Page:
Related Articles
Higher carbon pricing for net zero by 2050 could drive stagflation
Forward article link
Share PDF with colleagues

Transition economic impact could echo 1970s oil shock - PIIE

Rise in carbon prices required by 2030 could serve as negative supply shock to global economy of similar magnitude to 1973-74 quadrupling of oil prices, thinktank says

The global energy transition required to avoid cataclysmic climate change will now need to be abrupt rather than gradual following decades of policy procrastination. This could potentially cause a period of slow economic growth combined with high price inflation, or "stagflation", akin to the one following the 1973-74 oil price shock, according to a paper by Washington-based thinktank Peterson Institute for International Economics (PIIE). “Reasonable optimism about the long-run effects of the transition to a carbon-neutral economy is no reason to overlook transition costs,” Jean Pisani-Ferry, an economist at PIIE says in the paper. “These costs, while bearable, are likely to be significant.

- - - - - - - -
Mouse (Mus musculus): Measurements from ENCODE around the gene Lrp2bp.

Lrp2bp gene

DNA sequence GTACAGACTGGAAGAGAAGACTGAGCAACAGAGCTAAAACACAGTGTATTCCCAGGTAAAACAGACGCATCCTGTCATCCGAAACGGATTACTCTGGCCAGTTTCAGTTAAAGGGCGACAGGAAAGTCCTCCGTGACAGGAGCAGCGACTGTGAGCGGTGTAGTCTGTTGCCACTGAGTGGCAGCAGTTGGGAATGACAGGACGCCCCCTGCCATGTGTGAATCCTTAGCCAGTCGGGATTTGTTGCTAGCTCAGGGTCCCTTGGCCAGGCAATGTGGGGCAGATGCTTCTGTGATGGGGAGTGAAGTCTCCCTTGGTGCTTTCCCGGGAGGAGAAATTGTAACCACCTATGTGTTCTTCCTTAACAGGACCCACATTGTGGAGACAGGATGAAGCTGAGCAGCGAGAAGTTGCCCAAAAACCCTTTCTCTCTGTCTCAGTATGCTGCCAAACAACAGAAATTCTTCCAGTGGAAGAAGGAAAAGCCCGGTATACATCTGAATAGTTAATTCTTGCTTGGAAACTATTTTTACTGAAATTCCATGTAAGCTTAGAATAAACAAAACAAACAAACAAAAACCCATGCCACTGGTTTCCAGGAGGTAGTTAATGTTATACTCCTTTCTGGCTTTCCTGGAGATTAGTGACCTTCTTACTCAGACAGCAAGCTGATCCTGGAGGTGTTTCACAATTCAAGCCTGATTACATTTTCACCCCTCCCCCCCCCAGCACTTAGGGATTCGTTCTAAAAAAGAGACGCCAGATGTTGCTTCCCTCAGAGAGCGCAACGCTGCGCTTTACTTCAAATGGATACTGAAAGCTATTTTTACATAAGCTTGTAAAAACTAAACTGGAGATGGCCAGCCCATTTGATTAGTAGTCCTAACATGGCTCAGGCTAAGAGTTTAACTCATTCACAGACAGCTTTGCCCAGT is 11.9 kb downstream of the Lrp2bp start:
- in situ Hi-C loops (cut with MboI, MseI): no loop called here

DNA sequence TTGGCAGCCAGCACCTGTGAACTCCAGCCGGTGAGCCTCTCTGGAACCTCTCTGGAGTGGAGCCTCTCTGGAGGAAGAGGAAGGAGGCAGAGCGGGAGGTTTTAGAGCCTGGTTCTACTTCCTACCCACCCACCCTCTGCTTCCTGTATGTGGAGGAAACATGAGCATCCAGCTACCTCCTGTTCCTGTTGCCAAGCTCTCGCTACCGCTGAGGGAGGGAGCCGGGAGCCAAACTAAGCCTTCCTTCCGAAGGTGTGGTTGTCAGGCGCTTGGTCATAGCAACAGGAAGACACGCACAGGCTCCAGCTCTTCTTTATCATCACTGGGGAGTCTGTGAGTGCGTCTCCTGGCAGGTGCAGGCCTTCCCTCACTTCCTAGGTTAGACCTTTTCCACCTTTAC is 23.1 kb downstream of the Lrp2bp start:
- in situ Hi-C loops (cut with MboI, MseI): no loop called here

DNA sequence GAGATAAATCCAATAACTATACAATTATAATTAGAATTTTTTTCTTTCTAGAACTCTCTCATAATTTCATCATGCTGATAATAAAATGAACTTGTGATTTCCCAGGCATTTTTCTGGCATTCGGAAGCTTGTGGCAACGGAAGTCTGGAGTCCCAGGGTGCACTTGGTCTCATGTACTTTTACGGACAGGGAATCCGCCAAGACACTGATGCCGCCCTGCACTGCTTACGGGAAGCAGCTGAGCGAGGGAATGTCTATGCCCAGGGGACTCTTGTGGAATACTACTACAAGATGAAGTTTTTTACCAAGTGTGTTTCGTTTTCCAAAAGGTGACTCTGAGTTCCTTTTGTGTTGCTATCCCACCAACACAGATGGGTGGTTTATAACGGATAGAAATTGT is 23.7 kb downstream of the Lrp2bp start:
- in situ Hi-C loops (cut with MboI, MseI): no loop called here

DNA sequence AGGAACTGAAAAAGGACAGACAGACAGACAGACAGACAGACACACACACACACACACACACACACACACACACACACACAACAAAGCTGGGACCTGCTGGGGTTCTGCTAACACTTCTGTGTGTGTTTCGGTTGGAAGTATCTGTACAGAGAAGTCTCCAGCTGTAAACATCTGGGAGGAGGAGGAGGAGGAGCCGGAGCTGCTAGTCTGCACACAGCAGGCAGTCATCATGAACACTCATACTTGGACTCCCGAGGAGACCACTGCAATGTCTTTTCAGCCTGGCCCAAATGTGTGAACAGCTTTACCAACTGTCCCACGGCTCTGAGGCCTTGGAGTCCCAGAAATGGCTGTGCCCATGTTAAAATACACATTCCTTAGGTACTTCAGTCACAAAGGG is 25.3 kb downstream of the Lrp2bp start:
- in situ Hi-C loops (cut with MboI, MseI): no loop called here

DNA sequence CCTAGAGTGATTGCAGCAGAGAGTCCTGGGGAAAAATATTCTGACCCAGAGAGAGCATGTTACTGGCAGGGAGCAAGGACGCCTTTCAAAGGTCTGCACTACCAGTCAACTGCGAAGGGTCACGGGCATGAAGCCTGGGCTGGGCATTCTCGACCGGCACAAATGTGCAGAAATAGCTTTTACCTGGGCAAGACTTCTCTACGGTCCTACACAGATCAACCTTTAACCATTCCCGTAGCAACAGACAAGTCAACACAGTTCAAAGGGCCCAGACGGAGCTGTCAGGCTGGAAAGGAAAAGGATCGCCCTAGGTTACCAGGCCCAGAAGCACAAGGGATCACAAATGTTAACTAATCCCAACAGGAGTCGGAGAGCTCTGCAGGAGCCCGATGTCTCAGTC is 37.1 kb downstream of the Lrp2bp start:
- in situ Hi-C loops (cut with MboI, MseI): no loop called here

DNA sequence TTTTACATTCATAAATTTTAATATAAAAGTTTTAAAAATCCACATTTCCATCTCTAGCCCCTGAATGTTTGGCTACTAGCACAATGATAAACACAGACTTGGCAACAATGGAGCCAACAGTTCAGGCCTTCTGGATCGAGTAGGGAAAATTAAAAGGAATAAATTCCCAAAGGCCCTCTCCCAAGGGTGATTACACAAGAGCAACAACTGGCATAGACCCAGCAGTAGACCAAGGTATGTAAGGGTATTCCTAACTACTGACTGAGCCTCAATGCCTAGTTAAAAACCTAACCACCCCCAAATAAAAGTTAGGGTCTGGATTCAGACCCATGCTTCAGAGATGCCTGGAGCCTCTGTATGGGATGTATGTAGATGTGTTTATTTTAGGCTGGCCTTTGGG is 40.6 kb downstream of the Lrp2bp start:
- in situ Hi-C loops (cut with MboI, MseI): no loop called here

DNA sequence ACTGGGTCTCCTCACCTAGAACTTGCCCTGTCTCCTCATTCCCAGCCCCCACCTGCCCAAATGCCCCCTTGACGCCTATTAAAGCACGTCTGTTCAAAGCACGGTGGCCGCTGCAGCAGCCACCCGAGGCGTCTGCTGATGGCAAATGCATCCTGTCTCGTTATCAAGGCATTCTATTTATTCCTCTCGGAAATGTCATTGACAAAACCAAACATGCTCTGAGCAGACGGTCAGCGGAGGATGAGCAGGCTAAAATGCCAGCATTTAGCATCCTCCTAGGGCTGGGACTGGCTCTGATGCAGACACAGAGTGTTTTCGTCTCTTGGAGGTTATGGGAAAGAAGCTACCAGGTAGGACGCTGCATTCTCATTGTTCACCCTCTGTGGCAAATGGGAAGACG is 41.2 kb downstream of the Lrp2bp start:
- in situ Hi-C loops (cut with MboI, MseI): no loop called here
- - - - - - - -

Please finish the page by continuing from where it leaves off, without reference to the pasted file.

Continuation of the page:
{{ error }}
{{ comment.comment.Name }} • {{ comment.timeAgo }}
{{ comment.comment.Text }}
Also in this section
Turbine manufacturers post major losses
26 January 2022
GE and Siemens Gamesa Renewable Energy have announced multimillion-dollar losses over 2021 and the past quarter, while Vestas posts cautious 2022 guidance
New EIB-backed energy efficiency fund to tackle ‘huge underinvestment’
26 January 2022
Solas Sustainable Energy Fund to support energy efficiency projects mainly in Germany, Spain and Ireland and is aimed at small-to-mid-size insurers and pension funds
Crediting emissions saved in plugging oil and gas wells
26 January 2022
Avoided emissions could be credited as carbon offsets and sold on exchanges
Sign Up For Our Newsletter
Project Data
PE Store
Social Links
Social Feeds
Featured Video